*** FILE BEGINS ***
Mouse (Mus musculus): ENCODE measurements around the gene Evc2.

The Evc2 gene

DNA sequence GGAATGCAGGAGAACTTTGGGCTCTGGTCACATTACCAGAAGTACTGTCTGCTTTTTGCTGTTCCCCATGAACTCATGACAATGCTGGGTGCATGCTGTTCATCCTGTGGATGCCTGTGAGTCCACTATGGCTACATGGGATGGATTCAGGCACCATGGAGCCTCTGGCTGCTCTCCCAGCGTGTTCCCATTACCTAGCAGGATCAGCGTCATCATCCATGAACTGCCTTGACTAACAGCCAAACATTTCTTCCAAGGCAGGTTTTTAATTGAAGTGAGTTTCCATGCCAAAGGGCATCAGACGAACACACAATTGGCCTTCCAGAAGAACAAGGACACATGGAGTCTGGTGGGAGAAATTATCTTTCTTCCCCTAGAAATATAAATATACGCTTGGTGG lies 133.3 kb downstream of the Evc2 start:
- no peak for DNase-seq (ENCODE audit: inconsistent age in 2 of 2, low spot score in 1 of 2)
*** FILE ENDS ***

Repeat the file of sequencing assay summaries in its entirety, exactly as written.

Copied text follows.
Mouse (Mus musculus): ENCODE measurements around the gene Evc2.

The Evc2 gene

DNA sequence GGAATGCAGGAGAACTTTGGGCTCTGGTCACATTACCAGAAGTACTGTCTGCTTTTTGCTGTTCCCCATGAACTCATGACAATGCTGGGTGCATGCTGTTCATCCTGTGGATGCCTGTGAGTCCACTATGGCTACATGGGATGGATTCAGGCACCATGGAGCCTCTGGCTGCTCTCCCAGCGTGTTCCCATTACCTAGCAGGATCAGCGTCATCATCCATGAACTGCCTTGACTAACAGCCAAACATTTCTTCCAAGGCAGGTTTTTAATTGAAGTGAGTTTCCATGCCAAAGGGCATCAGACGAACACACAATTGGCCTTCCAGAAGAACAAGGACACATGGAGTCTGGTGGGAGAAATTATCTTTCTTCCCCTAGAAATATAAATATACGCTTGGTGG lies 133.3 kb downstream of the Evc2 start:
- no peak for DNase-seq (ENCODE audit: inconsistent age in 2 of 2, low spot score in 1 of 2)